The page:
The Language Gap
Why Middle Eastern linguists are hard to find, even though the government has been funding the field.
In any case, if the demise of the bill promotes discussion of other ways to capitalize on, and sustain, the spike in interest in Middle East languages, that will be all to the good. The bill's author, Rep. Peter Hoekstra, R-Mich., who was recently appointed chairman of the House Intelligence Committee, thinks the solution might be to cut out the middleman altogether. "Maybe we'll focus more on driving dollars to students rather than academic programs," he says. "If we provide incentives to students, colleges will see there's a market for creating these programs that emphasize language proficiency." Certainly students won't have to worry about jobs: Those 120,000 hours of terrorism-related recordings only cover pre-Sept. 11 chatter, and there's a lot more where that came from.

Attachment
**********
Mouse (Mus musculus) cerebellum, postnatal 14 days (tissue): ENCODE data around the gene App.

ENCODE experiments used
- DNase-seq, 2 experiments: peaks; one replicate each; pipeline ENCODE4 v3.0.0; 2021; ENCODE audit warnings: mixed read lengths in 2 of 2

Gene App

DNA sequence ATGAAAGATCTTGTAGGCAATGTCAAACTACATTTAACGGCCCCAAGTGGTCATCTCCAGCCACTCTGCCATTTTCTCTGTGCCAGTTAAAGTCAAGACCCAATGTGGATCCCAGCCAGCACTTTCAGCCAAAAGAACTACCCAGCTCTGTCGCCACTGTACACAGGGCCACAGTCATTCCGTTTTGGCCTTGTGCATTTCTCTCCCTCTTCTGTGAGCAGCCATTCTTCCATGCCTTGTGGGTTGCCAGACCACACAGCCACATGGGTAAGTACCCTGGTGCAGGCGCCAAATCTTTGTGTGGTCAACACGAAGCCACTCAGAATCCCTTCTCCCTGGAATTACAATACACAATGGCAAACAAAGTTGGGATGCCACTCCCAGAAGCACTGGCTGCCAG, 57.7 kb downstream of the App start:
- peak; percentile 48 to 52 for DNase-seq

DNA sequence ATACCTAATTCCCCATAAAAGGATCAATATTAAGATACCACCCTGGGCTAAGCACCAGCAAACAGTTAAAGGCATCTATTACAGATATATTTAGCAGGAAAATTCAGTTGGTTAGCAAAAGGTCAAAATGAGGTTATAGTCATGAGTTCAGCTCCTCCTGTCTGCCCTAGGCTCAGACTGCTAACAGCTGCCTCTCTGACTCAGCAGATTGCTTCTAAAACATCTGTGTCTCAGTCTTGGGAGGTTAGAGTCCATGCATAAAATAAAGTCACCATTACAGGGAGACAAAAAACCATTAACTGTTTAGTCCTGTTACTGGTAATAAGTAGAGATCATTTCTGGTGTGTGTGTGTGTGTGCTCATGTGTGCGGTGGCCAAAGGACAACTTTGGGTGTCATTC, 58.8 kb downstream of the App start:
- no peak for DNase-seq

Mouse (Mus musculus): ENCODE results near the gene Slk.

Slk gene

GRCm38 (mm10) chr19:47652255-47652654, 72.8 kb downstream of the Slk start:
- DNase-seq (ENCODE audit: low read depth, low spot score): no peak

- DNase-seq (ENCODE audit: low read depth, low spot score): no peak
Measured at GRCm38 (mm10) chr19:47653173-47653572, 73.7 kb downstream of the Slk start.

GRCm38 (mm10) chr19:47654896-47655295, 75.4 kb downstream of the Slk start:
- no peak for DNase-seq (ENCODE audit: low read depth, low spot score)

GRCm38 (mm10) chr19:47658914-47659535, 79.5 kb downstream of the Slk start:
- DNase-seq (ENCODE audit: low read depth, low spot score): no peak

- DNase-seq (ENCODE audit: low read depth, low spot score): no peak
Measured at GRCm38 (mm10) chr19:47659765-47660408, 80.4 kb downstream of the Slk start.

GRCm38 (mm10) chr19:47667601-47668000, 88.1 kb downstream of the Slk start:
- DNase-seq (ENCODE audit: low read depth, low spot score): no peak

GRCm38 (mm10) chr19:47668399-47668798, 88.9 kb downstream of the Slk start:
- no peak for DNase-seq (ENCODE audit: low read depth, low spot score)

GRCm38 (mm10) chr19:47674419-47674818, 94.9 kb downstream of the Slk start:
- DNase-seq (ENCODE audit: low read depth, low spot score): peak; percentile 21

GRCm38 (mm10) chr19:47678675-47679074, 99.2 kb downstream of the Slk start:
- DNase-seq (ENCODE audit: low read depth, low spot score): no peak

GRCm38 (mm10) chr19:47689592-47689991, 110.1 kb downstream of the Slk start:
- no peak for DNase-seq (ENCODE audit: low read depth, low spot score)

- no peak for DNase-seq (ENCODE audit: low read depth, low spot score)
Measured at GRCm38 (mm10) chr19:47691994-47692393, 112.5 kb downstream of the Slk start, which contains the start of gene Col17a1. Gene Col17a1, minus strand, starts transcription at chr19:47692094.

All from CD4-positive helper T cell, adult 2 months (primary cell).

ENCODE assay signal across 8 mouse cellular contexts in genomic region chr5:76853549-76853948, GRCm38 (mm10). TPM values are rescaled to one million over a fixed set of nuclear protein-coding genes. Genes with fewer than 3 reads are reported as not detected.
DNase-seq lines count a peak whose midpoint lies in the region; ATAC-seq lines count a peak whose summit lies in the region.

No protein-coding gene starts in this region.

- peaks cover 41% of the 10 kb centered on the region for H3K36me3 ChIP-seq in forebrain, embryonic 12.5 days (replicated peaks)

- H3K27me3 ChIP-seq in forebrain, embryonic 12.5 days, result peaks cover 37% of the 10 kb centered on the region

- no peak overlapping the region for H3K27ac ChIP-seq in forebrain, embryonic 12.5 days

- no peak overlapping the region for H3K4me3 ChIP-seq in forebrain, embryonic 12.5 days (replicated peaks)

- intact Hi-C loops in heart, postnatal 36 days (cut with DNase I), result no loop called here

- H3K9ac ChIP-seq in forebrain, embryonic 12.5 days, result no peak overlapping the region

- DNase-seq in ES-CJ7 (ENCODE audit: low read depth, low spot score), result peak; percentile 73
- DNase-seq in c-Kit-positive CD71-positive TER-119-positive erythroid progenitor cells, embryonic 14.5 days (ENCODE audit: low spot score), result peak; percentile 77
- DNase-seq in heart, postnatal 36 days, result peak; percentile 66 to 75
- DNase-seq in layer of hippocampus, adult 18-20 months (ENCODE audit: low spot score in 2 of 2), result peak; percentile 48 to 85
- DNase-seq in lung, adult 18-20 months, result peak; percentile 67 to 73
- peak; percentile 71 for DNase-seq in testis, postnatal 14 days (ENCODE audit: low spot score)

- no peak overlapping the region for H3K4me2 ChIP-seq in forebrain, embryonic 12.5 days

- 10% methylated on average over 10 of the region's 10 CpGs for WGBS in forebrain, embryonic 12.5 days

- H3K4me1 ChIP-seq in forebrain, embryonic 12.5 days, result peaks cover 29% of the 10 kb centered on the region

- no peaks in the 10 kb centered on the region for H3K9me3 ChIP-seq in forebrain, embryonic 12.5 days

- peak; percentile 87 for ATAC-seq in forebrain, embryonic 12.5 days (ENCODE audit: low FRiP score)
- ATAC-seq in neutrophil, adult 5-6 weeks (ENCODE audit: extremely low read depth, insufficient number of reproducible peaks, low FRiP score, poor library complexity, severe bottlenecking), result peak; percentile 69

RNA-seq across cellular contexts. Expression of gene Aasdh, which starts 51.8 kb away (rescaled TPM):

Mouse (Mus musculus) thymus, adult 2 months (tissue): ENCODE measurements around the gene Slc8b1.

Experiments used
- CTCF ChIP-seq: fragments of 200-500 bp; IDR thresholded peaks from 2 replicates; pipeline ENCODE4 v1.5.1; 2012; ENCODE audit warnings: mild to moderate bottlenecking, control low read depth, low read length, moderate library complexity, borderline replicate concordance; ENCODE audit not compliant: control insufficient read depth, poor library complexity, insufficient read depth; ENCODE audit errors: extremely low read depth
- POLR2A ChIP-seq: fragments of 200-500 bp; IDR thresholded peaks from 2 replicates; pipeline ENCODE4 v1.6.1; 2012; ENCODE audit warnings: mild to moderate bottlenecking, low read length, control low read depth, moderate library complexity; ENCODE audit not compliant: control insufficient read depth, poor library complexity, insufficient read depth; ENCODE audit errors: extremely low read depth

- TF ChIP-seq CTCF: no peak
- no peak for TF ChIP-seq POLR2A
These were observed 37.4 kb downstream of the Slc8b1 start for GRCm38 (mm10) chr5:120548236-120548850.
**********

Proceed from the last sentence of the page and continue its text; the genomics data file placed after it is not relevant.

Correction, Oct. 4, 2004:The original version of this piece mistakenly stated that $90 million in Title VI funding goes to 17 Middle East institutes. In fact, only about 10 percent of that amount is directed to those institutes. Return to the corrected sentence.
Lee Smith is a visiting fellow at the Hudson Institute in Washington, D.C., and author of The Strong Horse: Power, Politics, and the Clash of Arab Civilizations.
Photograph of Arabic writing on the Slate home page by Wolfgang Kaehler/Corbis.